The problem with Cecil the lion, or with elephants, is not that they’re valuable but precisely that we do not let them be owned and valued on the market. If they’re valuable is the only way we can keep them alive, and that can only happen if they can be owned. Lots of animals are valuable, certain breeds and pedigree of dogs, birds, and other animals are valuable in the tens of thousands of dollars and in no danger of being extinct. Right now however poachers simply compete against one another to see who can kill the animal first since if they do not the other will. Since he does not own them he cannot say “this year I will only hunt so many, and next year there will be x more.”

The animal hunter A leaves today becomes the animal hunter B kills tomorrow. There is simply no mechanism for conservation. The hunter will shoot and kill with no regard of whether it is a male or a female, whether it is pregnant, or if its cubs are still dependant on it. However if hunter A is allowed to own elephants, tiger, lions, and antelope just as you would a cow or any other animal he will act very differently.

Hunter A (let’s call him Adam) realizes people are willing to pay a lot to hunt these animals. Adam instead of poaching on government land now comes up with a business plan which he pitches to investors. He already owns some land in Zimbabwe or wherever but he expands it to several square miles. He builds electric fences all around his land and creates a natural habitat for his animals. He hires experts who assist  him and tag and track the animals for size, gender, reproduction rates, etc. Perhaps for the first six months there is no hunting and the animals are allowed to breed uninterrupted while Adam advertises and books safari hunts for the next year. Poachers who attempt to go on Adam’s land all experience mysterious hunting accidents and largely decide to simply book a safari hunt at his ranch next year when it opens.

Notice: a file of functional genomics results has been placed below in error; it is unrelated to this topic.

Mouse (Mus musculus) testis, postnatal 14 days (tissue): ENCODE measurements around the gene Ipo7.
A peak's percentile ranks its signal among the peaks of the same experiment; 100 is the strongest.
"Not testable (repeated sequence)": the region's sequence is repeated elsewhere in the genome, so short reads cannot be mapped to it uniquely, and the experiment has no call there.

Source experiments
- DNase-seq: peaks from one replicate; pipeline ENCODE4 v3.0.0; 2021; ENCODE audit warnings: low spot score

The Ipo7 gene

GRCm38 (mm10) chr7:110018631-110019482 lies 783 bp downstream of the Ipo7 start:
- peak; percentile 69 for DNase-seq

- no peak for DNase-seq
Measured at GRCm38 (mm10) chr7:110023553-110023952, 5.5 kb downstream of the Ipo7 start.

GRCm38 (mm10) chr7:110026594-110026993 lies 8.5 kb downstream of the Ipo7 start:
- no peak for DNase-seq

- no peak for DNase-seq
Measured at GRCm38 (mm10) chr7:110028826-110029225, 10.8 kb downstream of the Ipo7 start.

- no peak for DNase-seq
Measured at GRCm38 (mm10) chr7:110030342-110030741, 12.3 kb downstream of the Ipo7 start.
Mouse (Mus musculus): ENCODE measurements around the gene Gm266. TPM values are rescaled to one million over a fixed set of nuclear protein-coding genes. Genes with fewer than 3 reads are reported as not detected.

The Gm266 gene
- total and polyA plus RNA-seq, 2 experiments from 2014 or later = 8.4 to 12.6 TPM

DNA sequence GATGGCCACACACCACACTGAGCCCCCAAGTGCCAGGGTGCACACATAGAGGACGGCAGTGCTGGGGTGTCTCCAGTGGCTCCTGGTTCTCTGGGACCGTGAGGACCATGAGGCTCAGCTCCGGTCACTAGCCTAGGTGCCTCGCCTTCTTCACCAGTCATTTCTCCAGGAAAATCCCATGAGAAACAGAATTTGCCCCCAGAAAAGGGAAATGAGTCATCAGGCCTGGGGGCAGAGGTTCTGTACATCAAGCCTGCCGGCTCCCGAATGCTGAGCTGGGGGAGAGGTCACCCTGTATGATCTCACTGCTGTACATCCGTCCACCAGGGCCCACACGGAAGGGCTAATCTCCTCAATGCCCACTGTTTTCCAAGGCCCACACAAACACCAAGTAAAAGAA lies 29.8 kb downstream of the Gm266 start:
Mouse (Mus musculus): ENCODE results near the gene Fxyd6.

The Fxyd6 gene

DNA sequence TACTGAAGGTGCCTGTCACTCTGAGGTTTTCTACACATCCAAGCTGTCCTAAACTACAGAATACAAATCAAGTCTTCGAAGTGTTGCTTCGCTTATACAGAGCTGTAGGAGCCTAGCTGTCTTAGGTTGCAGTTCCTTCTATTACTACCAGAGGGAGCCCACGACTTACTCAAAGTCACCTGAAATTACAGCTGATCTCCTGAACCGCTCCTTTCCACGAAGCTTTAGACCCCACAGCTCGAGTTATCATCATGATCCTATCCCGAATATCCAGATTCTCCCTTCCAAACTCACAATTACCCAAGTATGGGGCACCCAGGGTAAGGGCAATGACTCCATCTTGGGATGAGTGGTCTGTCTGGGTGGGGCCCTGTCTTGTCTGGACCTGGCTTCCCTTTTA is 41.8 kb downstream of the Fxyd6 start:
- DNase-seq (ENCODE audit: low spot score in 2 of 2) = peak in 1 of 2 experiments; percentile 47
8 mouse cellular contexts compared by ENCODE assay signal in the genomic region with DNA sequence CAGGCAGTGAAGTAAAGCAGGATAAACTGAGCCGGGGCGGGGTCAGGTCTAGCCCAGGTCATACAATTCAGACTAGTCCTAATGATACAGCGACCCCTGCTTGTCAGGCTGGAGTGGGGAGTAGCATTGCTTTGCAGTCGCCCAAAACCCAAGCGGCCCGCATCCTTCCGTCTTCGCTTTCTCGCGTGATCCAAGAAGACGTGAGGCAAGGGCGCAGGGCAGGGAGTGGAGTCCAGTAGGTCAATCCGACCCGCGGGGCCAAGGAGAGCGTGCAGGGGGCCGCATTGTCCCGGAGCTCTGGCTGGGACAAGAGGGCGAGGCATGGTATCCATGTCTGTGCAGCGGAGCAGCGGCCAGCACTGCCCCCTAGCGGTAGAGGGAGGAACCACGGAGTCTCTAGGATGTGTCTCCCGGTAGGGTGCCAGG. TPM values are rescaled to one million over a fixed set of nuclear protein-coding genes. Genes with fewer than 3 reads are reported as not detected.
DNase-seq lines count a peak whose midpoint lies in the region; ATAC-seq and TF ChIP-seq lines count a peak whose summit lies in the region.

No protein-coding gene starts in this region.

The first year Adam releases only a limited number of tags for some of his male lions so that there will be more lions next year. The lions are in high demand and are easily filled and people pay thousands (maybe as much $60,000) to hunt a couple of his lions or antelope. With the first years profits Adam invest in expanding his property, hiring more animal experts, and security guards for poachers who get through his fence. The next year the animal populations of each his species has greatly expanded and he releases much more tags than the years before. The first few tags are purchased quickly but sales slow down and Adam must lower the price of the tags to sell the rest. This continues until the habitat Adam has created reaches its max capacity for wildlife and Adam finds the optimal amount of tags for each species that will not decrease Adam’s revenue gained from tags next year since that would mean lost future income. Adam could potentially allow all of his animals to be hunted in one year and may certainly make a large amount of money, but what about next year, or his investors? Further his company will be virtually worthless on the market aside from the land. So Adam finds an optimal amount tags to be sold and only books so many safari hunts on his land per year in order to balance present versus future income.

The individual entrepreneur has a built-in mechanism of self interests for “optimal conservation” to ensure his business provides a certain optimal  amount to consumers per year while conserving, and especially breeding, a certain amount to preserve long-term sustainability and profits. Someone who owns a private ranch to run safari’s and hunts will precisely control how many of each species, of what age, of what sex, and what size may be killed. In the case of especially rare animals a premium in keeping with the animals scarcity is payed, and owners may only allow hunters to shoot males (since less males are needed for breeding). If the owner of rare black rhino’s, cheetahs, or lions allows too much of his animals to be shot he will experience a loss of potential future income which will bring down the capital value on the market of the his ranch itself. If he allows all of his animals to be hunted he will have no income and his ranch business will be worthless.
If you think this is far-fetched the fact is it has already, and is currently happening: